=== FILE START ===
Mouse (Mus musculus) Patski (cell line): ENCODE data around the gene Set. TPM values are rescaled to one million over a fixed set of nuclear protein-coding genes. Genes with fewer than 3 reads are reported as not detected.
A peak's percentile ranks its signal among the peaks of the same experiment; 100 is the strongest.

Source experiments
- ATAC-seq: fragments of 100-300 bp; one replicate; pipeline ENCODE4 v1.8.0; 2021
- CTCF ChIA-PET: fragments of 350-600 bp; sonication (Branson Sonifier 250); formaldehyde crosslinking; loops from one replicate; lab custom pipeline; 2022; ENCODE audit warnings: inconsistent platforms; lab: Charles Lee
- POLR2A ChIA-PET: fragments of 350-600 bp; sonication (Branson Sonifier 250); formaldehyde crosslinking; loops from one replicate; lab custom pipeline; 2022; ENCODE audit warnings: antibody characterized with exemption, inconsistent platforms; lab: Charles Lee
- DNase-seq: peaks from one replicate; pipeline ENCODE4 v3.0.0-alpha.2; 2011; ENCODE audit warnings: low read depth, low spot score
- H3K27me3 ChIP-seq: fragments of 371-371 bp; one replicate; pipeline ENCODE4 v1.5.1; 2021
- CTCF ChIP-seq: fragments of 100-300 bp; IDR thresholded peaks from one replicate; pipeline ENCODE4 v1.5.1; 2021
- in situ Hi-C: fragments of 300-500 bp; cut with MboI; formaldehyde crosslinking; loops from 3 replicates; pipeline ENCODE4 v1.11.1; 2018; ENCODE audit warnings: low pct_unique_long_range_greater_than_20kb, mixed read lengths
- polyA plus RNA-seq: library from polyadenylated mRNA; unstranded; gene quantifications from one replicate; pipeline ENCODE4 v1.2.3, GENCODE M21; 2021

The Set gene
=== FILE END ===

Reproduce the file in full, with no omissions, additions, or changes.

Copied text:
Mouse (Mus musculus) Patski (cell line): ENCODE data around the gene Set. TPM values are rescaled to one million over a fixed set of nuclear protein-coding genes. Genes with fewer than 3 reads are reported as not detected.
A peak's percentile ranks its signal among the peaks of the same experiment; 100 is the strongest.

Source experiments
- ATAC-seq: fragments of 100-300 bp; one replicate; pipeline ENCODE4 v1.8.0; 2021
- CTCF ChIA-PET: fragments of 350-600 bp; sonication (Branson Sonifier 250); formaldehyde crosslinking; loops from one replicate; lab custom pipeline; 2022; ENCODE audit warnings: inconsistent platforms; lab: Charles Lee
- POLR2A ChIA-PET: fragments of 350-600 bp; sonication (Branson Sonifier 250); formaldehyde crosslinking; loops from one replicate; lab custom pipeline; 2022; ENCODE audit warnings: antibody characterized with exemption, inconsistent platforms; lab: Charles Lee
- DNase-seq: peaks from one replicate; pipeline ENCODE4 v3.0.0-alpha.2; 2011; ENCODE audit warnings: low read depth, low spot score
- H3K27me3 ChIP-seq: fragments of 371-371 bp; one replicate; pipeline ENCODE4 v1.5.1; 2021
- CTCF ChIP-seq: fragments of 100-300 bp; IDR thresholded peaks from one replicate; pipeline ENCODE4 v1.5.1; 2021
- in situ Hi-C: fragments of 300-500 bp; cut with MboI; formaldehyde crosslinking; loops from 3 replicates; pipeline ENCODE4 v1.11.1; 2018; ENCODE audit warnings: low pct_unique_long_range_greater_than_20kb, mixed read lengths
- polyA plus RNA-seq: library from polyadenylated mRNA; unstranded; gene quantifications from one replicate; pipeline ENCODE4 v1.2.3, GENCODE M21; 2021

The Set gene